Here’s a real-life example. Breaking bad news is always a chore and can easily be bumped lower and lower on the to do list in procrastination. But when I pause and think about why I’m dreading it, I can best prepare to move ahead. Am I avoiding conflict with the receiver? Am I afraid the relationship will be changed or severed? Am I personally disappointed and I need time to process that first before sharing the news? Whatever the answers, by giving my inner voice a beat to process the situation, I can then muster the motivation I need to push ahead.

My favorite motivators are passion and reward. One passionate team member can have a contagious effect on the group — with big results. But if we are not listening to the tone or the word choice, we could miss out on a person’s passion, and consequently miss a key opportunity to motivate.

 

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What Craig the IT Guy Taught Me About Life, Death, and Work-Life Balance

By John Rex, President at Rex Executive Leadership and Friend of Simple Intentions

0800317_ITGuyVirtually all my clients say that they want improved work-life balance. Here are four tips from the WW work-life balance initiative I led at Microsoft.

It was awful to learn that Craig, from IT, had passed away from a heart attack while working late at the office. I didn’t know him very well, although over the past two years I had come to appreciate his ready willingness to help with my computer problems. Not being close to Craig, I debated attending the funeral service, but in the end, I decided to go. When my wife and I arrived, a colleague pulled me aside and anxiously asked, “Would you mind saying a few words about Craig?”, then added, “He considered you a dear friend.” Although I was a bit surprised by the request, I figured that several people were being asked to share their memories of Craig, so I said “sure” and began gathering my thoughts.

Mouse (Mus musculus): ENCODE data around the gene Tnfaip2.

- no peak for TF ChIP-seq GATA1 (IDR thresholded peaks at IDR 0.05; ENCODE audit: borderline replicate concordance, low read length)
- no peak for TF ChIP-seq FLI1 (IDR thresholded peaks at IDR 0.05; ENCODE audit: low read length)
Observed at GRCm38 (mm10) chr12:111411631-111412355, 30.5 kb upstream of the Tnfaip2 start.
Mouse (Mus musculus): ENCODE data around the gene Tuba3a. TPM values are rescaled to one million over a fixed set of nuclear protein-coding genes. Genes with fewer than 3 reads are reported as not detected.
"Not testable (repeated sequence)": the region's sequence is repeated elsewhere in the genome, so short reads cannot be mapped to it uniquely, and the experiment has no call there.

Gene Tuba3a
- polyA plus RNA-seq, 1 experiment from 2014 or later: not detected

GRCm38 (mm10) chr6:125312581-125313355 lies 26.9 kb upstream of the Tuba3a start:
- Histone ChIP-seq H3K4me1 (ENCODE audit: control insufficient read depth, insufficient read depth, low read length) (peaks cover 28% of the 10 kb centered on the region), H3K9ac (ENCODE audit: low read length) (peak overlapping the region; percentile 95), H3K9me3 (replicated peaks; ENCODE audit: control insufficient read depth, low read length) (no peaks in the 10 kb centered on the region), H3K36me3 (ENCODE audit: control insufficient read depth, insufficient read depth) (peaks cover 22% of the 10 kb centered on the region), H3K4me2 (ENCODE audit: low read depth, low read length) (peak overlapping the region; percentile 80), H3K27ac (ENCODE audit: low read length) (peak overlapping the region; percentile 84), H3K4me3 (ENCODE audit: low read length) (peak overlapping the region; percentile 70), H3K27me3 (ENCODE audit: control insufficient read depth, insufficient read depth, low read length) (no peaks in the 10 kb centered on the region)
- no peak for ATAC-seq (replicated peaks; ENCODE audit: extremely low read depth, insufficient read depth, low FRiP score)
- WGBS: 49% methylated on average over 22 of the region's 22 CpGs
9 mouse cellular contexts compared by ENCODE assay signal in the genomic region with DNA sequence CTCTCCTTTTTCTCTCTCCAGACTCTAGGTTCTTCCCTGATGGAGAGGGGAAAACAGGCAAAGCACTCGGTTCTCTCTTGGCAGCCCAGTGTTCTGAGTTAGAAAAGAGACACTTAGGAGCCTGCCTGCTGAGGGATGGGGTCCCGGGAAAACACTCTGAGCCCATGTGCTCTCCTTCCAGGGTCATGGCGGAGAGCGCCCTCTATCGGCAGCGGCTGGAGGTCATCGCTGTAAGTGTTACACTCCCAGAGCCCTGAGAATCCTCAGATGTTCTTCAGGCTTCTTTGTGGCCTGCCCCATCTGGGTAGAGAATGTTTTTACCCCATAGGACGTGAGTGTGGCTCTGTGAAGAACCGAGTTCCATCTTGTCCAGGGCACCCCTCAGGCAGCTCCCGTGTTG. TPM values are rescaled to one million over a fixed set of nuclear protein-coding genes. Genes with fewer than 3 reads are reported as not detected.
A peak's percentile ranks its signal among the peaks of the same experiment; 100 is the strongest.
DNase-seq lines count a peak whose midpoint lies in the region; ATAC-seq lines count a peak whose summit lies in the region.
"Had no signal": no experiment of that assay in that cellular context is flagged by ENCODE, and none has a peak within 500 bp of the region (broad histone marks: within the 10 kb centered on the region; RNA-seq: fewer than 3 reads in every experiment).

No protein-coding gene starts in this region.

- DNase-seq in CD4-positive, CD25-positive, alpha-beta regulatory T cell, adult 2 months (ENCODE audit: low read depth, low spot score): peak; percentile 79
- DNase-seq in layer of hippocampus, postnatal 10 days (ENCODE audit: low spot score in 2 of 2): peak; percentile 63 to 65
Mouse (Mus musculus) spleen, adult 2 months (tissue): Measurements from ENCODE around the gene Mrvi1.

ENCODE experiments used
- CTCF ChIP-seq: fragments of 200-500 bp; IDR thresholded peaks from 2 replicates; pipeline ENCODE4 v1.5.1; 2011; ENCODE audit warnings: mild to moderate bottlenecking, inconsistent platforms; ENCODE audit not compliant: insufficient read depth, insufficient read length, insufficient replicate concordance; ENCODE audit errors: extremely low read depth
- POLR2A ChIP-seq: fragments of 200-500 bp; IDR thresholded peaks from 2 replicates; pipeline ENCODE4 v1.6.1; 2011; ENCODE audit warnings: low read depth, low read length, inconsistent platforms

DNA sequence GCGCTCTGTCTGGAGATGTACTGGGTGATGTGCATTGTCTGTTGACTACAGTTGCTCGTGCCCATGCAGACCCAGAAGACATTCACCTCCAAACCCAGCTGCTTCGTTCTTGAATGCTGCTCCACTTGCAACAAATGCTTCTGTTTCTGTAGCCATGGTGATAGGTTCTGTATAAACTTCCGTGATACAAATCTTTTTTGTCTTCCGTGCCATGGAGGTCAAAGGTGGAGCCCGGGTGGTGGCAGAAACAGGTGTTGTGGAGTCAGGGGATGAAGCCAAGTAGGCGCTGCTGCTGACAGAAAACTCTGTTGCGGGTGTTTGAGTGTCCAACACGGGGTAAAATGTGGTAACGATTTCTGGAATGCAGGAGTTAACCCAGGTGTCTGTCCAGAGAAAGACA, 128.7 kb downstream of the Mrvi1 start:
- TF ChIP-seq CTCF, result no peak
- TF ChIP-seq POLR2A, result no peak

As it turned out, I was the main speaker at the service, followed by Craig’s thirty-something son. Only the two of us spoke to the small group of people in attendance. I don’t remember what I said about Craig, but I’ve never forgotten his son’s remarks: “I don’t really know my dad. He was never home. He gave his entire life to the company. I don’t know what else to say about him.” That was all he said, and then he sat down. As an extreme example of what can happen when someone overinvests in a single life priority, it was a profoundly sad moment to me.

Among the various important topics that my executive coaching clients bring to me, achieving work-life balance is almost always near the top. In fact, virtually all my clients say that they want improved work-life balance. I heard the same from people I worked with during my 20+ years as a CFO at Fortune 100 companies.

While serving as CFO of Microsoft North America, I led a global initiative to improve work-life balance for over 1,100 finance professionals. At the outset of this project, I read everything I could find on the topic; I also spent many hours interviewing work-life balance experts. Based on that research, our task force rolled out a worldwide training program that helped instill behaviors which ultimately improved work-life balance satisfaction by double digits. Following are the highlights I gleaned from the research, along with the associated tips we taught finance professionals.

Highlight #1: Work-life balance is a misleading term. It implies that work and life are two separate things and that one increases only at the expense of the other. The truth is, work is a subset of life’s activities and only one of the various important elements that compose a life.

Tip: Shifting your mindset to think of work as one of the several essential elements of an integrated life, rather than something separate from your “real” life, is a vital step toward finding satisfaction with the whole. To help shift your mindset, cut out the term work-life balance from your vocabulary and replace it simply with life balance.

Highlight #2: Because our individual values define what matters most to us, apportioning time to activities that are congruent with our values is key to living a balanced and satisfying life. Since each person’s values are unique to them, no two individuals’ criteria for prioritizing time will be the same.

Tip: Know your values so you can thoughtfully prioritize the activities of your unique life. Explore and record your values. A close friend, partner, or coach can help you with this.